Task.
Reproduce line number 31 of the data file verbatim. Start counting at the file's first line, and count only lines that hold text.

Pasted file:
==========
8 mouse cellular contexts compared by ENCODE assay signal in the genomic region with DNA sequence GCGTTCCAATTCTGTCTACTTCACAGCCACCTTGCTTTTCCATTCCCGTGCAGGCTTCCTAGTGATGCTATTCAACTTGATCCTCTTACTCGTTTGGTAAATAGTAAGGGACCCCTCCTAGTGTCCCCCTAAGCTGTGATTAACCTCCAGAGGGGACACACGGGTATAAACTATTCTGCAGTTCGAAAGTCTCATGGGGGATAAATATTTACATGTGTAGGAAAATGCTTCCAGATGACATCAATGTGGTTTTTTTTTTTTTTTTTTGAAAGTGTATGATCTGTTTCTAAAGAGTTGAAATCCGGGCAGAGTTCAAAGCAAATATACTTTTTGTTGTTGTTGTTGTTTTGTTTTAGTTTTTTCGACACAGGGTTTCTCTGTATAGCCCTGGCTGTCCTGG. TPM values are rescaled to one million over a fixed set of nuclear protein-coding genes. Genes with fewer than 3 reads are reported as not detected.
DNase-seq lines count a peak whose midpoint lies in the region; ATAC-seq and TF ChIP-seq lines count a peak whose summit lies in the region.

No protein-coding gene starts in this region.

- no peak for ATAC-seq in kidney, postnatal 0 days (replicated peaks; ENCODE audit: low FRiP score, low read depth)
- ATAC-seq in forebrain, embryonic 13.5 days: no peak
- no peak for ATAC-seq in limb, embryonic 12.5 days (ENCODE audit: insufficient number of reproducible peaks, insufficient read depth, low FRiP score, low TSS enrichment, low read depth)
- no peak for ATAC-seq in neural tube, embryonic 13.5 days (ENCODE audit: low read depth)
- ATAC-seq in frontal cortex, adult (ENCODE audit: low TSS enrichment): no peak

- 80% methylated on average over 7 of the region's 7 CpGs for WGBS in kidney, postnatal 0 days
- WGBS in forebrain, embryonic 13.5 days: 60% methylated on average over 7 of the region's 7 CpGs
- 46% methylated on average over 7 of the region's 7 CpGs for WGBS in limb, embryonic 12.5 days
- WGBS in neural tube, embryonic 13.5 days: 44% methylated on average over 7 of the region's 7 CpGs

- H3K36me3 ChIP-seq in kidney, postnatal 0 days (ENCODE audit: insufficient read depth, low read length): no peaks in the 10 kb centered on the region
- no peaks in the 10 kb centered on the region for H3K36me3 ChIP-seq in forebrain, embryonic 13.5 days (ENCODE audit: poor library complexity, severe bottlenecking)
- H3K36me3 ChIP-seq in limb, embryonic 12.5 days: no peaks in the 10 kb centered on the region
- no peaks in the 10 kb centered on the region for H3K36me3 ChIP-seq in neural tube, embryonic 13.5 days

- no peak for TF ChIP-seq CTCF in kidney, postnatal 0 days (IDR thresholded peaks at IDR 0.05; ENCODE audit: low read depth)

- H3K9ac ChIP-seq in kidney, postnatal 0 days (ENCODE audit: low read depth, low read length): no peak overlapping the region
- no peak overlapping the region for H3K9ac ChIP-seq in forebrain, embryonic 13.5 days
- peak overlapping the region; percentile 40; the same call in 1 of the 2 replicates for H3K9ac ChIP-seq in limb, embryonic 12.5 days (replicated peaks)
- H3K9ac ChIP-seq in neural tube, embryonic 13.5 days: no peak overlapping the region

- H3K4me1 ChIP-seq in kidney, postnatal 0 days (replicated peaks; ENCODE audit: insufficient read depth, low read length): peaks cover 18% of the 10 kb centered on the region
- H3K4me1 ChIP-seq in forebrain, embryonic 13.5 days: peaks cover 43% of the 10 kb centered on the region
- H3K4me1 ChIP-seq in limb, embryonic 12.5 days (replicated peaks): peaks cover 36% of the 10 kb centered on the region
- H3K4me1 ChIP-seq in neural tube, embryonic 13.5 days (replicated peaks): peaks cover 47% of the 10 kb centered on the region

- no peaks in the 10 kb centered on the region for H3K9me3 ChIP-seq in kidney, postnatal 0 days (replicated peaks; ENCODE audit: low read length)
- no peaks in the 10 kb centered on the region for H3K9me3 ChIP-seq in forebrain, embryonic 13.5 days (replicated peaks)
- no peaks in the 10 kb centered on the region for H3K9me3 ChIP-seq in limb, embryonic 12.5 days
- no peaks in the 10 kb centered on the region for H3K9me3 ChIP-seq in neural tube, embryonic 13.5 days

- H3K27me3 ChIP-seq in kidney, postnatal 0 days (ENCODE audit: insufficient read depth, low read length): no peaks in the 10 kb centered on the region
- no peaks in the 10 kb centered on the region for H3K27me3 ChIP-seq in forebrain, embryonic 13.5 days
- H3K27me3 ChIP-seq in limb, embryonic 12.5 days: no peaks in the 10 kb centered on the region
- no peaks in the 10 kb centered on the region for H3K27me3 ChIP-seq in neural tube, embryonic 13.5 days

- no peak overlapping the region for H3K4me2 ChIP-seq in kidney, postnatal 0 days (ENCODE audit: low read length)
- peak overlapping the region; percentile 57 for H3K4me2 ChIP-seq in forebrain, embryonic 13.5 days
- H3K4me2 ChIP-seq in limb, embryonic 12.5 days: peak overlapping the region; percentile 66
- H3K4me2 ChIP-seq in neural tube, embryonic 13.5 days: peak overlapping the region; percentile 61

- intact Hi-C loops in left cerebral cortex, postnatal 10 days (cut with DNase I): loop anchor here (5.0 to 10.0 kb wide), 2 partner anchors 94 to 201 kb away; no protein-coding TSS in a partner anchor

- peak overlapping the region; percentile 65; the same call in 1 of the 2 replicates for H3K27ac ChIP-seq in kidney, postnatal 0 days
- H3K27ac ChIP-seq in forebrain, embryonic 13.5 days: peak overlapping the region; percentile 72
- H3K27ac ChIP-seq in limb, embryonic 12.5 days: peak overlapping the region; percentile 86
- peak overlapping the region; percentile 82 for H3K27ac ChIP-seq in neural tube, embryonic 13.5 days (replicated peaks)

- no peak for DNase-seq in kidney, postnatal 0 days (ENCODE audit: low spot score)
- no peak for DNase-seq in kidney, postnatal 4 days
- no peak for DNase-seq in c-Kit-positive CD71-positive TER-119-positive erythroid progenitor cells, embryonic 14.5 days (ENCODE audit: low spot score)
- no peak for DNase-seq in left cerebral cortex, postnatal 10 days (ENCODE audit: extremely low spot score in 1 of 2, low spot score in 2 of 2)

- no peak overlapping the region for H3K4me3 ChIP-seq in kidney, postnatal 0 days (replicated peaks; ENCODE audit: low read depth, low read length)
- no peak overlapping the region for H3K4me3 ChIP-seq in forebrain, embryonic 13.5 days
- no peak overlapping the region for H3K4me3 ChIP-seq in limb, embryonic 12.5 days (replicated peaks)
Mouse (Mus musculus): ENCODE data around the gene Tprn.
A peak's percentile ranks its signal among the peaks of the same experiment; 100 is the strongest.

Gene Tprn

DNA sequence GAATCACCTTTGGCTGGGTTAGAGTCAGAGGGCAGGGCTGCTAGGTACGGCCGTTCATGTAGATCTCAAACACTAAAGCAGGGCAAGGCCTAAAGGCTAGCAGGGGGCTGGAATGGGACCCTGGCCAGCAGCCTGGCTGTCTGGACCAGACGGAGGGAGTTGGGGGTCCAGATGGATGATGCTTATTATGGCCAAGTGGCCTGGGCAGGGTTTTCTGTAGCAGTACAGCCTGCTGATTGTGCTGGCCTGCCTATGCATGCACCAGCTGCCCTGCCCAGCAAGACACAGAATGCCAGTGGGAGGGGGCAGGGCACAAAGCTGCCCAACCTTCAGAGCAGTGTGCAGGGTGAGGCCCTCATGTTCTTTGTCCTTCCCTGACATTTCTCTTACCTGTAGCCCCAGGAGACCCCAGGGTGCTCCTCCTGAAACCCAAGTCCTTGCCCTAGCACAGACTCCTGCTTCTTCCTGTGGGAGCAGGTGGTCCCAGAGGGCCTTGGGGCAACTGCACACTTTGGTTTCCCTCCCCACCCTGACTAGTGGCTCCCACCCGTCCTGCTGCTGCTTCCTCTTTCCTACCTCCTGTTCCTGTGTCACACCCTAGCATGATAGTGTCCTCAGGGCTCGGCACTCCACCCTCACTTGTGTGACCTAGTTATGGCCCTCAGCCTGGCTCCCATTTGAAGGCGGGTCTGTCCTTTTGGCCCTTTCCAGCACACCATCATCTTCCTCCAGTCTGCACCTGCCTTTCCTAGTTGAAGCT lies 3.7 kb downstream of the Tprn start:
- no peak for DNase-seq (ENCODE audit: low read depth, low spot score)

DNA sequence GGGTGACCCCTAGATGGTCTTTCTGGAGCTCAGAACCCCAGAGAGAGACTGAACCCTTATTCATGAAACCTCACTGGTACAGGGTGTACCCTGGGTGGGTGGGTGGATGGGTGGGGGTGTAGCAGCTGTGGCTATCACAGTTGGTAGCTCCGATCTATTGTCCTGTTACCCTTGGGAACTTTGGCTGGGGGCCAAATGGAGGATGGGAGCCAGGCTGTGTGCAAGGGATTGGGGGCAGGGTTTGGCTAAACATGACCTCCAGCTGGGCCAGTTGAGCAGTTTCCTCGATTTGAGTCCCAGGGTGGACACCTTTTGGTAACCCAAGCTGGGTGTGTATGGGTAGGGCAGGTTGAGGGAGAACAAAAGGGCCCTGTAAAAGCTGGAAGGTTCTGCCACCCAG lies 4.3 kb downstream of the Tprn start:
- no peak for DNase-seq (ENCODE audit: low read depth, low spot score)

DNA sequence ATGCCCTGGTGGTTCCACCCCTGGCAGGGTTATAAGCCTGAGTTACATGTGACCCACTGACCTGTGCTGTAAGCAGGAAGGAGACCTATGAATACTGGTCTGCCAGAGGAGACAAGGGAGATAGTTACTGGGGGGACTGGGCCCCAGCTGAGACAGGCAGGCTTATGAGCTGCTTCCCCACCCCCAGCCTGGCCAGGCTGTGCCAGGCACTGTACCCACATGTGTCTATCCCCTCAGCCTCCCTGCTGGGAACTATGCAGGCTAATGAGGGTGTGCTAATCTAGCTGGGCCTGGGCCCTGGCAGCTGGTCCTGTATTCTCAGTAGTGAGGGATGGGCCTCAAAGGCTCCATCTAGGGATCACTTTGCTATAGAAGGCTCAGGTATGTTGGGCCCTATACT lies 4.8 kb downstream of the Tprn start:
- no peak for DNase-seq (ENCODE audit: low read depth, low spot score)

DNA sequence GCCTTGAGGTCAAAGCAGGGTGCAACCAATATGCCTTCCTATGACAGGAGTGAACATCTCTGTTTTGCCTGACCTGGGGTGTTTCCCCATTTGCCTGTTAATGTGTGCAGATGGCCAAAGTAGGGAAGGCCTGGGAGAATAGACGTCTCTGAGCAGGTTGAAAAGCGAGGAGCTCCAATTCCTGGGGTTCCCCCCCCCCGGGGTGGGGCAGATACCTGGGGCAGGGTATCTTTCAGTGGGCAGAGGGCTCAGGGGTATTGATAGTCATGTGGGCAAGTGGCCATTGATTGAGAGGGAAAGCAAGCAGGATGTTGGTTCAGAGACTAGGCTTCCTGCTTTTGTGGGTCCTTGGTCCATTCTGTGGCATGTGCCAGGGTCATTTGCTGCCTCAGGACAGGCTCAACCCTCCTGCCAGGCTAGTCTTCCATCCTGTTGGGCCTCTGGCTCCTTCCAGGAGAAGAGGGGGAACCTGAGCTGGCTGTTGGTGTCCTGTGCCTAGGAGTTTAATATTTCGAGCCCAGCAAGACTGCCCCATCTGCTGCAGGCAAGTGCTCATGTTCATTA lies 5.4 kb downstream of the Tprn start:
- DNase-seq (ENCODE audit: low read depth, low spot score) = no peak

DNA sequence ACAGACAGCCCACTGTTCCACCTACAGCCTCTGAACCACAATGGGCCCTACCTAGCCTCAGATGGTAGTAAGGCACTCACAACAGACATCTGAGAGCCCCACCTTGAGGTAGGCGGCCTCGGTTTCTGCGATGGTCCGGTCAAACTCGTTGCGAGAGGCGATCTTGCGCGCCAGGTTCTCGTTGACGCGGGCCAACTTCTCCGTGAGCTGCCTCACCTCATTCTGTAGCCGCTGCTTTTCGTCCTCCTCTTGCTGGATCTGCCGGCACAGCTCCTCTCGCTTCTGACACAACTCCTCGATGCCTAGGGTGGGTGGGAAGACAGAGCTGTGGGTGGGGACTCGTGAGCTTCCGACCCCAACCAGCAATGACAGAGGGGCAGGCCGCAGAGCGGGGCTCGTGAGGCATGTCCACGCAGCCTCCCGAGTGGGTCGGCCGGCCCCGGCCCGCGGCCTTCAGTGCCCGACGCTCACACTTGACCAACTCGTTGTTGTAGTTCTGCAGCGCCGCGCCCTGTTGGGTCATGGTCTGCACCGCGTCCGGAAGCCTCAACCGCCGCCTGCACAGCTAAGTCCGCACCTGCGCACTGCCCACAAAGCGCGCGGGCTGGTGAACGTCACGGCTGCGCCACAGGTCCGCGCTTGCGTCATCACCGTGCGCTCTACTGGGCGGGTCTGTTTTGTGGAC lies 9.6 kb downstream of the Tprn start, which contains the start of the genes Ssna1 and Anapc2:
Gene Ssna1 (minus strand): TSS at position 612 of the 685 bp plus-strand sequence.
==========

- no peaks in the 10 kb centered on the region for H3K27me3 ChIP-seq in forebrain, embryonic 13.5 days